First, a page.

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Should your attorney have carte blanche over your super?

Jeff Song
28 December 2019 — 1 minute read

Appointing an attorney to look after your finances if you become mentally incapable is a good idea, but should there be limits?

People generally don’t like to think about the possibility of becoming mentally incapacitated, caused either through illness or physical accident.

If you have thought about the unthinkable, you may have signed an enduring power of attorney (EPOA) which grants a nominated person legal authority to make financial decisions on your behalf should you lose mental capacity.

Despite the obvious appeal of planning your affairs, the question of how an EPOA may impact your SMSF has up until recently been fairly ambiguous. For example, according to the recent Queensland Supreme Court decision in Re Narumon Pty Ltd [2018] QSC 185, your appointed enduring attorney may make, confirm or even revoke a binding death benefit nomination.

While the appointment of an enduring power of attorney is important for managing your affairs, it can give rise to a conflict of interest. Consider the following scenario:

• Tommy is an elderly man with onset Alzheimer’s.
• He has appointed his friend Chris as his enduring attorney.
• Chris is also a beneficiary of Tommy’s self-managed super fund.
• After spending considerable time in the dementia ward of a nursing home, doctors have informed Chris that his friend is at stage 7 and is nearing death.

Depending on the governing rules of the SMSF trust deed and the nature of powers bestowed via the EPOA, Chris could essentially choose one of two paths. Chris may, as an enduring attorney:

1. Replace his friend as trustee and choose to wind up the fund, or
2. Replace his friend as trustee and choose to administer the fund in his stead

Regardless of the path Chris may take, it is imperative that he avoid a conflict of interest between his duties as an enduring attorney and as trustee of the fund.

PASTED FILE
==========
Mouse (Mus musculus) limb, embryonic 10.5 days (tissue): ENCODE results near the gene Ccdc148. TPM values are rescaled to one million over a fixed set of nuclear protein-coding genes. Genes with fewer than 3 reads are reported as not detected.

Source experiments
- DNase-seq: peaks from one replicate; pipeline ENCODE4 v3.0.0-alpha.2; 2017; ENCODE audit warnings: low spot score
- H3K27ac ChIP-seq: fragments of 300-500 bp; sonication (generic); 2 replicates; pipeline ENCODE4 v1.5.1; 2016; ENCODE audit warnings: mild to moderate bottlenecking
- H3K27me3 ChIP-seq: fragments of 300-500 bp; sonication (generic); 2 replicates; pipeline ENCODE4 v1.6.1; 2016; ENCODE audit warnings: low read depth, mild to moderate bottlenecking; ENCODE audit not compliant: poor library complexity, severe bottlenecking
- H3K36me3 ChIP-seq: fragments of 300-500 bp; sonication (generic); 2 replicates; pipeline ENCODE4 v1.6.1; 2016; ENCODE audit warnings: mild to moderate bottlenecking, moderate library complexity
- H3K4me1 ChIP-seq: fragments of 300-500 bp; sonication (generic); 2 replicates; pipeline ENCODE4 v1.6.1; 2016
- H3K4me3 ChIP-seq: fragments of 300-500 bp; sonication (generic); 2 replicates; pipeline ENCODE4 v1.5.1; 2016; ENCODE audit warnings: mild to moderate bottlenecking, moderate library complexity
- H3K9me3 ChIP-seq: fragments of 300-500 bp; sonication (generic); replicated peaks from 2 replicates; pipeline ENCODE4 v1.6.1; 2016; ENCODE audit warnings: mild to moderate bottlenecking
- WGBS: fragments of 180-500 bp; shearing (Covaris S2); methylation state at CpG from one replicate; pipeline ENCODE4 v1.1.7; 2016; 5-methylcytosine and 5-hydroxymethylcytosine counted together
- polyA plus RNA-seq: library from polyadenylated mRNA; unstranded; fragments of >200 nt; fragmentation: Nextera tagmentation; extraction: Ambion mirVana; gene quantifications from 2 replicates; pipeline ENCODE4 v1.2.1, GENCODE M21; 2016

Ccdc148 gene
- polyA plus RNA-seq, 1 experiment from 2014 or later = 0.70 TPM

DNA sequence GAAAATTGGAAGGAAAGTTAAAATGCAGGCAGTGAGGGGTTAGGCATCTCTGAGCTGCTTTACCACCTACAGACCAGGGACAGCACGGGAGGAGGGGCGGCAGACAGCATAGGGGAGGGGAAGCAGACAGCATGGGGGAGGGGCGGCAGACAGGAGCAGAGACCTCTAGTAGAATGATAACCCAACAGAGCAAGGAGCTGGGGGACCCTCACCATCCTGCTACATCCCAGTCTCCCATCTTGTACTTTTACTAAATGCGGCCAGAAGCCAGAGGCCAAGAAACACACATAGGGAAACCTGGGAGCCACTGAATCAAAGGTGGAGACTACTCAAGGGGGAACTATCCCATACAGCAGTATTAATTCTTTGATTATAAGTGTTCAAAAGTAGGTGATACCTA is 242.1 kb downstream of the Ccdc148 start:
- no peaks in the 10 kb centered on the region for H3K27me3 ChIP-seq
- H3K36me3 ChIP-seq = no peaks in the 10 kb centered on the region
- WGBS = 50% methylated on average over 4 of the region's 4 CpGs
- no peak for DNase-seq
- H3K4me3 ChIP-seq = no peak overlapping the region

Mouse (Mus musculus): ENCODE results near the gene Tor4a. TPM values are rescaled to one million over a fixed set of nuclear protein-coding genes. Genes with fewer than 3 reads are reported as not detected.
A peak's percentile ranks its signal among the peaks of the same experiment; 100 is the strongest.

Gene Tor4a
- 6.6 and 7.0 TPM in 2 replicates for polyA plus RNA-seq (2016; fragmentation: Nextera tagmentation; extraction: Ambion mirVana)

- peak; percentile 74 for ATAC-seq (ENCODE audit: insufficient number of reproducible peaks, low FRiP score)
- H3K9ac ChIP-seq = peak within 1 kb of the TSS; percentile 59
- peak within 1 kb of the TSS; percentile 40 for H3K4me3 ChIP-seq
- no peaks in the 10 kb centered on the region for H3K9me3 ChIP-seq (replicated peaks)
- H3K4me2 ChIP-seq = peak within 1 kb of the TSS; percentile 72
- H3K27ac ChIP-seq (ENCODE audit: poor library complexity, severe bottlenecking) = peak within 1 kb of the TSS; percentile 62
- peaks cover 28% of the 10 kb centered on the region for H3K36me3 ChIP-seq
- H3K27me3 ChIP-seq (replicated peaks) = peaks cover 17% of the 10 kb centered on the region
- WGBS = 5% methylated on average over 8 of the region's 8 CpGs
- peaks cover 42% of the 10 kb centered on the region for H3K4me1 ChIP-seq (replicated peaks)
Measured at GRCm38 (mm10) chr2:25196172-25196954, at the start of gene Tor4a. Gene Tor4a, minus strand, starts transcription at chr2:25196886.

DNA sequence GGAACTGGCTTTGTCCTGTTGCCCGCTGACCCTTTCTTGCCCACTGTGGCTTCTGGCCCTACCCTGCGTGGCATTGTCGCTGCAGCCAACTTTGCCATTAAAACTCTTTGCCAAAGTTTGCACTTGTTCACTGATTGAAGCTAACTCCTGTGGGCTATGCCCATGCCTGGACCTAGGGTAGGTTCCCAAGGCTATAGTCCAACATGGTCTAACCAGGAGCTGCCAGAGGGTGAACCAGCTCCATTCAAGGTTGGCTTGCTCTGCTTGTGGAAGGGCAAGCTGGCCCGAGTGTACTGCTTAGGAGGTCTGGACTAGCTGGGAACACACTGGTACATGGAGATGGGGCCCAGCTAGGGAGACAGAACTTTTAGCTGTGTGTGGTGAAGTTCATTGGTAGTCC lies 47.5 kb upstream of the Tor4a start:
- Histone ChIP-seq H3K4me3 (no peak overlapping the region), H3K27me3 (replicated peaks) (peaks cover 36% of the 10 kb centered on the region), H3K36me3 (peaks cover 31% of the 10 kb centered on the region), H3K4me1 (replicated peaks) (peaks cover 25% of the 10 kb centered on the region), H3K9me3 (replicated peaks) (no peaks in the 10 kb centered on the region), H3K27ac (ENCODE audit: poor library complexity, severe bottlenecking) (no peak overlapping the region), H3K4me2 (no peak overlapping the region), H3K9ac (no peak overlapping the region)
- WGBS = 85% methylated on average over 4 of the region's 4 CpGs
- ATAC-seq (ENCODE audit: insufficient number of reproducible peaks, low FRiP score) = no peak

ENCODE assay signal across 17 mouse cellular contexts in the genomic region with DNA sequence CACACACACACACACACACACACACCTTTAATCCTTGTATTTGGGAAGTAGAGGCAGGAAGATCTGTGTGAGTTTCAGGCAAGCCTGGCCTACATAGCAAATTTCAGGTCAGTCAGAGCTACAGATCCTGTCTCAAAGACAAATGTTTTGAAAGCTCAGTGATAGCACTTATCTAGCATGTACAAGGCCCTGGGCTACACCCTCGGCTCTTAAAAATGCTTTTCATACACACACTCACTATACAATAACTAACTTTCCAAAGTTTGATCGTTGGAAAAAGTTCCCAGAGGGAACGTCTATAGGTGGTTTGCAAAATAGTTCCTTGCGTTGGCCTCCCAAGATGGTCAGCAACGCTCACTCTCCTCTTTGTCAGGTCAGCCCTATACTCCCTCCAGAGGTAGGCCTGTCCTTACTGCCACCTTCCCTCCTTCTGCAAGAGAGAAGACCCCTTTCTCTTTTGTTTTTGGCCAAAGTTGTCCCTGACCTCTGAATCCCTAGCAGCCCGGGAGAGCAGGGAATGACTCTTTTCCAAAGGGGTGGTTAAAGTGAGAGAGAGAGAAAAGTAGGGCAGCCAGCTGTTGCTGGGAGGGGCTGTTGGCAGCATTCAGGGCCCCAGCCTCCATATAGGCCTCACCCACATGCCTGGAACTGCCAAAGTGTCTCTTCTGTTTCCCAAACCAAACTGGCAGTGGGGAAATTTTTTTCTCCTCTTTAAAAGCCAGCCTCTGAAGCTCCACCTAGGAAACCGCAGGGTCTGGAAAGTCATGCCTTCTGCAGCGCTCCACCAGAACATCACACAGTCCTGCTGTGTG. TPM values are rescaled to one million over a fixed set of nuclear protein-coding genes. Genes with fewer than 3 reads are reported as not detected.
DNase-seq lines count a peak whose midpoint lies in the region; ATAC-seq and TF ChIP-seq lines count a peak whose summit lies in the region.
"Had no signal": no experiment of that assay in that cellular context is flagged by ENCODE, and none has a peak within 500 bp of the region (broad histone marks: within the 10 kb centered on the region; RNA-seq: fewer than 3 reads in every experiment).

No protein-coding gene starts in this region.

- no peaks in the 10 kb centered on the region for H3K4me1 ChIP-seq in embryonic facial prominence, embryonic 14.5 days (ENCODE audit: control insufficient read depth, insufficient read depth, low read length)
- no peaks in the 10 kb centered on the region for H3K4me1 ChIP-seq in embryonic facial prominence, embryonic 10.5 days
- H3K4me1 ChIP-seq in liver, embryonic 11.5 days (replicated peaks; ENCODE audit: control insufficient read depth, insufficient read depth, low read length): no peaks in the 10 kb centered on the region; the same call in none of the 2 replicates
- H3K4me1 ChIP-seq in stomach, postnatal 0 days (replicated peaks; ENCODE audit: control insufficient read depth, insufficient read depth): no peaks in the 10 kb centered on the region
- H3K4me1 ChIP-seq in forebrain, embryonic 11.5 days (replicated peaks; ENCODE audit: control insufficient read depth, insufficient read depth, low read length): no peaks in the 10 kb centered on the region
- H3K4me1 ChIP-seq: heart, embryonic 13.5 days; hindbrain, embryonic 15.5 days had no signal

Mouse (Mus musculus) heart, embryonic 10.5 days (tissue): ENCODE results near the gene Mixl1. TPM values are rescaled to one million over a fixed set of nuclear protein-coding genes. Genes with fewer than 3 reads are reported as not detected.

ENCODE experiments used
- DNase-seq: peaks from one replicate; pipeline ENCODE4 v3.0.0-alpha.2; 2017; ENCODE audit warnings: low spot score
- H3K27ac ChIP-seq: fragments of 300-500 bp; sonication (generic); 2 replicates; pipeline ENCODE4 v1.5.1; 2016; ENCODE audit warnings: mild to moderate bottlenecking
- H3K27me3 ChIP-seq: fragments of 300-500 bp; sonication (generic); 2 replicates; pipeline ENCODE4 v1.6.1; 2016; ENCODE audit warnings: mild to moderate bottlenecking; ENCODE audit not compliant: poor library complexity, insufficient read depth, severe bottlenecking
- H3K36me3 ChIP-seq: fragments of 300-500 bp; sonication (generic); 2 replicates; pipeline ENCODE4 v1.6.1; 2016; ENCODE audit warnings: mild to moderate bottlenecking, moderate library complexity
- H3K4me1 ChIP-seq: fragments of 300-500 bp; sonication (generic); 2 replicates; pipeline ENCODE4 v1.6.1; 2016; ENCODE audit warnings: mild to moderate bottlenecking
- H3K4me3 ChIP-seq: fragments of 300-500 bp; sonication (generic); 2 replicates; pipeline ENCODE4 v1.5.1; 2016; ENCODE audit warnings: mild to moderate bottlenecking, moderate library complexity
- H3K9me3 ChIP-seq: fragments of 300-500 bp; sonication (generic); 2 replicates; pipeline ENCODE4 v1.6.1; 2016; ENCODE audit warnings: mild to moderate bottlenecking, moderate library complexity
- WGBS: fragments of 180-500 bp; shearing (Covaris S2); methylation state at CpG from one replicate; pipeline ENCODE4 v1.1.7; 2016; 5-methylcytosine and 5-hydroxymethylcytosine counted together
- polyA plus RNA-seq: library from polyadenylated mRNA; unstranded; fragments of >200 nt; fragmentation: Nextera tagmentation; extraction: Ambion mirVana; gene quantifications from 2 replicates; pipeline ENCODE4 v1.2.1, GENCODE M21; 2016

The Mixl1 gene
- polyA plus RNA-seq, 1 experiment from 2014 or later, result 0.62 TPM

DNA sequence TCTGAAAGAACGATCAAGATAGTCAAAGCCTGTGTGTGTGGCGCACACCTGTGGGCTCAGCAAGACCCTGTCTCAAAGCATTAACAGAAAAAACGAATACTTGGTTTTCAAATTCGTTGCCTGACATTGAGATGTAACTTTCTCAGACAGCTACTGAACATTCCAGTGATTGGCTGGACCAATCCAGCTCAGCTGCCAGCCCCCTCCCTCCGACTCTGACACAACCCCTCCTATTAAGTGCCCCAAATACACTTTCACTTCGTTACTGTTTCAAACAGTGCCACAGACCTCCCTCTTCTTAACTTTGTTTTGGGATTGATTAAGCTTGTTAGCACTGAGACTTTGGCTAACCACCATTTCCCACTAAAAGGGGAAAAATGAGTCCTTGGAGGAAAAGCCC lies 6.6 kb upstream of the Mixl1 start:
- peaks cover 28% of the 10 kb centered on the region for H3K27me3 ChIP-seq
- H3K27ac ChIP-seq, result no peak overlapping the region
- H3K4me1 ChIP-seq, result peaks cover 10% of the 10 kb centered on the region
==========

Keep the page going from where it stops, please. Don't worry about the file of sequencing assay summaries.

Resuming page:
Section 12 of the Powers of Attorney Act 2003 (NSW), for example, informs us that an EPOA should not function to benefit the attorney’s personal interests (the exception to this rule being if the instrument creating the EPOA expressly allows such an action).

By Jeff Song, managing solicitor, superannuation online services division, Townsends Business & Corporate Lawyers

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>People generally don’t like to think about the possibility of becoming mentally incapacitated, caused either through illness or physical accident.

If you have thought about the unthinkable, you may have signed an enduring power of attorney (EPOA) which grants a nominated person legal authority to make financial decisions on your behalf should you lose mental capacity.

Despite the obvious appeal of planning your affairs, the question of how an EPOA may impact your SMSF has up until recently been fairly ambiguous. For example, according to the recent Queensland Supreme Court decision in Re Narumon Pty Ltd [2018] QSC 185, your appointed enduring attorney may make, confirm or even revoke a binding death benefit nomination.

While the appointment of an enduring power of attorney is important for managing your affairs, it can give rise to a conflict of interest. Consider the following scenario:

• Tommy is an elderly man with onset Alzheimer’s.
• He has appointed his friend Chris as his enduring attorney.
• Chris is also a beneficiary of Tommy’s self-managed super fund.
• After spending considerable time in the dementia ward of a nursing home, doctors have informed Chris that his friend is at stage 7 and is nearing death.

Depending on the governing rules of the SMSF trust deed and the nature of powers bestowed via the EPOA, Chris could essentially choose one of two paths. Chris may, as an enduring attorney:

1. Replace his friend as trustee and choose to wind up the fund, or
2. Replace his friend as trustee and choose to administer the fund in his stead

Regardless of the path Chris may take, it is imperative that he avoid a conflict of interest between his duties as an enduring attorney and as trustee of the fund.

Section 12 of the Powers of Attorney Act 2003 (NSW), for example, informs us that an EPOA should not function to benefit the attorney’s personal interests (the exception to this rule being if the instrument creating the EPOA expressly allows such an action).

By Jeff Song, managing solicitor, superannuation online services division, Townsends Business & Corporate Lawyers

Should your attorney have carte blanche over your super?
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